JUDY KRAVIS

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Sunday, 21 June 2020

Up at the pond on the summer solstice, my second read of Tony Judt's The Memory Chalet. The hawker dragonfly is back, circling the pond as Tony Judt circles my sense of myself. He was a year younger than me and I seem to know him. The furnishing of his memory chalet is not so different from mine. The choices are different but the people doing the choosing are related. We are edge people. His precise placing of himself in relation to London Paris and New York could be mine. He liked New York, for example, because he felt most European there. When he thought or spoke of the English he did so in the third person.

He did not sit by ponds, I think. He liked Switzerland: mountains, trains. He was not a ruralist. He was a public intellectual.  Where I engaged with him first was perhaps his account of traversing London on tubes or Green Line buses, a boy in gaberdine I would have recognised.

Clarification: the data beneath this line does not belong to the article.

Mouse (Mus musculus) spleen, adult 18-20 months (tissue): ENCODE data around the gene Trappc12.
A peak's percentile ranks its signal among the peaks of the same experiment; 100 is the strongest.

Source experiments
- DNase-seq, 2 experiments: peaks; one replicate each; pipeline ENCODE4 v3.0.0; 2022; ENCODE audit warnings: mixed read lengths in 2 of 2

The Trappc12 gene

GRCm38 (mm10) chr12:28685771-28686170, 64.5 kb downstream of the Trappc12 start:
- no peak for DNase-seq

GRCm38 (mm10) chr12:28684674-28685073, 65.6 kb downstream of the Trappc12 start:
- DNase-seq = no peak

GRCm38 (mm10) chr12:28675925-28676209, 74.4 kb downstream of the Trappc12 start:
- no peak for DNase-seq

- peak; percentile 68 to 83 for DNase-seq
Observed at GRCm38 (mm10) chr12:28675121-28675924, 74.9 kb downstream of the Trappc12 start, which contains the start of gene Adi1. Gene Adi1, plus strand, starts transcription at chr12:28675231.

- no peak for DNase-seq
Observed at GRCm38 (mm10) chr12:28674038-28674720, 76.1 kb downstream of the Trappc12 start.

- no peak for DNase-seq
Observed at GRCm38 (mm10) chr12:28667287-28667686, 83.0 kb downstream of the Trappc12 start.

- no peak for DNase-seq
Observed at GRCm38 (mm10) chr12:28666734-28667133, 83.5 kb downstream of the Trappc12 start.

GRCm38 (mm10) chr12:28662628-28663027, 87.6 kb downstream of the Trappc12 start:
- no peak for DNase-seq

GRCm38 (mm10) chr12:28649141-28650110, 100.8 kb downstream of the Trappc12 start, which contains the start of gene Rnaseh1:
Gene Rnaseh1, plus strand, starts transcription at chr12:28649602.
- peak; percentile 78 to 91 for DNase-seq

One reason to read is to find your kin. One reason to sit by the pond is to find your neighbours, to breathe with the transitioning tadpole at the water's edge.

Wednesday, 10 June 2020

All the manoeuvres we make for our daily relations with the world—how to fix a blog and kill a magpie—deflect us from describing it. Eudora Welty in Mississippi early twentieth century, describes. She observes. It's a relief to read a description born of a need to observe.
He stood there with a stunned, yet rather good-humoured look of delay and patience in his face, and kept on standing there. He stamped his mud-red boots, and his enormous hands seemed weighted with the rain that fell from him and dripped down the barrel of the gun. Presently he sat down with dignity in the chair at the table, making a little tumult of his rightful wetness and hunger. Small streams began to flow from him everywhere.
This isn't description it's reanimation. Her language reanimates her memory, her observation. People seem to think of description as inert. It isn't. To watch everything around me, says Eudora Welty, I regarded grimly and possessively as a need. As a child she needed to read the world in conformity with her inner life; perpetually alert, fearing the untoward.

Behold this dreamer cometh.

Eudora Welty's stories in The Modern Library Edition have been the refuge among local carnage lately: ten hens, a fierce fox, two crows and multiple magpies. I needed something quiet and passionate, sentences taking shape and closing like a Scarlatti sonata.